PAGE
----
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Retired Doctors


The UAPD Retiree Chapter is affiliated with AFSCME Retirees
UAPD-AFSCME Retiree Member Benefits

UAPD Retiree Chapter Elects New Officers

December 19, 2013

UAPD retired members at the union’s annual meeting in October elected Dr. Joyce Sutton as President of the UAPD’s retired members’ chapter.  Dr. Carol Smith was elected Vice-President of the Chapter.  Dr. Danilo Lucila was voted Secretary and former UAPD Executive Director Gary Robinson was elected Treasurer.

The union’s retired members’ chapter allows UAPD members to remain active in the union after they retire.  Members of the chapter continue to get up to date information from UAPD about the activities of the doctors’ union and the status of the CalPERS, UC, and county pension systems.  Union retirees are eligible to attend UAPD meetings and the union’s free continuing education seminars.

If you or any of your colleagues are planning on retiring from your positions, contact the UAPD Oakland office to receive a UAPD retiree membership form.  The dues are only $6 per month.  If you work for the state or a county that belongs to CalPERS, retiree dues can be paid by payroll deduction.   If your pension is not through CalPERS, you will be able to pay UAPD retiree dues by credit card or by check.

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Register for the UAPD Triennial Convention

July 26, 2012

All union members are invited to the UAPD Triennial Convention and 40th Anniversary Celebration in San Francisco on November 2-3, 2012.

To attend, send back the registration form that has been mailed to your home or REGISTER ONLINE HERE.  Exact event times are listed on both registration forms.

All events are free for UAPD members.  Members are responsible for paying their own hotel and transportation costs, though UAPD will cover those costs for stewards, bargaining team members, board members, and elected delegates.  If you have a question about whether you qualify, contact your labor representative.
Read more …

UAPD Turns Forty

April 18, 2012

April 18th: An Earthshaking Date in SF

People in San Francisco recently remembered April 18th as the anniversary of the Great 1906 Earthquake. But an important aftershock occurred in SF on this date in 1972, exactly 40 years ago…the UAPD was born. Dr. Sanford Marcus, a local surgeon supported by 250 private physicians and dentists signed the Charter of the Union of American Physicians and Dentists. This excerpted mission statement rings truer than ever today   “…to enable doctors to give of themselves, unhindered by extraneous forces, for the welfare of their patients…” Dr. Marcus was angry at the way doctors were “pushed off the pedestal” and manipulated by hospitals and insurance companies.

As health care has evolved into a $3 trillion enterprise these forces have become more complex and ubiquitous. Pharmaceutical and durable companies, ancillary competitors, EHR and telehealth technologies, managed care administrators and execs all seek their share of the pie. The cornerstone of our profession , the doctor- patient relationship, has been compromised. The largest force of all is Government. Regulations, forms, oversight, healthcare lobbies and class action suits. And importantly for UAPD, Government as our Employer.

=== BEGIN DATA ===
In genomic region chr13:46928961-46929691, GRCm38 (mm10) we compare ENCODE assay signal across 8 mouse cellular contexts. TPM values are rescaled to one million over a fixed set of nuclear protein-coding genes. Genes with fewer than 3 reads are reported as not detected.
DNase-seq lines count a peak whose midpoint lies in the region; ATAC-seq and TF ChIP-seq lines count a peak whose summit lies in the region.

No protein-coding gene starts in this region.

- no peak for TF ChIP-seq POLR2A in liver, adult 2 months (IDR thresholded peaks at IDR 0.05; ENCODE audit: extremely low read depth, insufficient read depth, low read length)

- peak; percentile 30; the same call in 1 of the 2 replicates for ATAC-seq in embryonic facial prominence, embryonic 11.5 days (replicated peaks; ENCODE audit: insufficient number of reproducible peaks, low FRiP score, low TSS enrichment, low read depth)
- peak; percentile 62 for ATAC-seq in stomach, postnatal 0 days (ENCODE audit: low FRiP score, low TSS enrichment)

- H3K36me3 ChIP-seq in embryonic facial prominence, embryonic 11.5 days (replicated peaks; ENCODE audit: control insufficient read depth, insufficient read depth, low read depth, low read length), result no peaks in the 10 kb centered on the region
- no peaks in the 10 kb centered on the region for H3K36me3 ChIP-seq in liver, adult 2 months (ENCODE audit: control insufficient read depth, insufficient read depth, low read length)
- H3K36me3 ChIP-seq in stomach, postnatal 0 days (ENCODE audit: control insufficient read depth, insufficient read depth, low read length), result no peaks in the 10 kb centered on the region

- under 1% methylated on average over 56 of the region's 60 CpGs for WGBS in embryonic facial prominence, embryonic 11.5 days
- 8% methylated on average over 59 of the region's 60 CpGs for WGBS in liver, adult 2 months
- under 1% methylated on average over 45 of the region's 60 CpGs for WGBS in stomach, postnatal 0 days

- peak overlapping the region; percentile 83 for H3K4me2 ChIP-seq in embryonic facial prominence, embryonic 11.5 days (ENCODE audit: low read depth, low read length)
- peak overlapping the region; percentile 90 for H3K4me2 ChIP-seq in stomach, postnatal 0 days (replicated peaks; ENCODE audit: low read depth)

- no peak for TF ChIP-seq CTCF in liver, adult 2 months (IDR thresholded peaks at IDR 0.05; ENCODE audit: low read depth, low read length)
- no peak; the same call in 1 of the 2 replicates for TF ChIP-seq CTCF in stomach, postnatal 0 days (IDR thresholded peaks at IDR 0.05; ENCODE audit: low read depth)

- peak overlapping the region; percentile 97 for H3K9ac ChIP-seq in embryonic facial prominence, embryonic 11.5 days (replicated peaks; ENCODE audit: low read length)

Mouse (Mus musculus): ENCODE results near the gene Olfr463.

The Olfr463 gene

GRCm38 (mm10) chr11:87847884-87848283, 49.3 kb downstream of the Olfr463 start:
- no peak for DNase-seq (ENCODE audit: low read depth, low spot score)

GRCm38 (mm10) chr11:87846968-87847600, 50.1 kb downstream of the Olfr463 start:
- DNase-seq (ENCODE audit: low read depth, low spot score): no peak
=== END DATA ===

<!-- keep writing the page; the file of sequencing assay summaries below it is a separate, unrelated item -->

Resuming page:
UAPD has had its share of successes over the decades fighting for our members. In 1975 we orchestrated the Anesthesiologists’ strike which led to MICRA reform. In the 1980s we formed SEPA and established collective bargaining  for State employees. We stood alone and stood down Governor Pete Wilson in his attempt to destroy unions and collective bargaining. In 1997 under President Weinmann we affiliated with our influential parent union, AFSCME. We formed our own Private IPA. We showed great resolve in regaining our LA County unit after they were discriminated against. Our détente with the prison receivers resulted in great salary increases for our members. Our coalition with other unions has exposed the safety problems of DMH. We continue to organize other California counties and nonprofit clinics. Our efforts to grow now extend into Oregon and Arizona. In numbers there is strength.

And yes, there have been bumps in the road.  The Terminator. Furloughs and layoffs.  Hospital closures.  Adverse publicity. Professional jealousy.  Increasing workloads. But none of these tarnish your sacrifice and dedication to society and your colleagues, the wisdom,vision and courage that you all possess in doing your difficult and noble jobs as doctors. Doctors with the foresight to belong to UAPD, still great after 40 years.

In Solidarity,

Stuart A. Bussey, MD, JD, UAPD President

10-22-11 Statewide Membership Meetings and Free CME

August 19, 2011

All UAPD members are encouraged to attend the 2011 UAPD Statewide Membership Meeting Weekend, which will take place October 22 – 23 at the JW Marriott in Los Angeles (MAP).

UAPD Members can register online HERE.

Download the UAPD Membership Meeting Weekend Schedule of Events (PDF).

Not a member?  Call 1-800-622-0909 for a membership application and meeting registration form.

Highlights of the weekend include:

Breakfast with California Assemblymember Dr. Richard Pan, a UAPD member, on Saturday morning.

Free CME On Saturday morning, the UAPD Continuing Education Program continues with a free, four (4) credit CE/CME entitled “Forensic Medicine for Practicing Clinicians.”   In this class, nationally known forensic expert Cyril Wecht, M.D., J.D, the current Los Angeles County Chief Medical Examiner-Coroner Lakshmanan Sathyavagiswaran, M.D., Judy Melinek, M.D., who is a practicing board-certified forensic pathologist in San Francisco, and others will be speaking to us about their fascinating specialty.   All have insights that can benefit those of us who practice medicine.  DOWNLOAD CME FLYER. Read more …

CalPERS Saw Double-Digit Gains in 2010

March 22, 2011

Reprinted from CalPERSresponds.com | January 26, 2011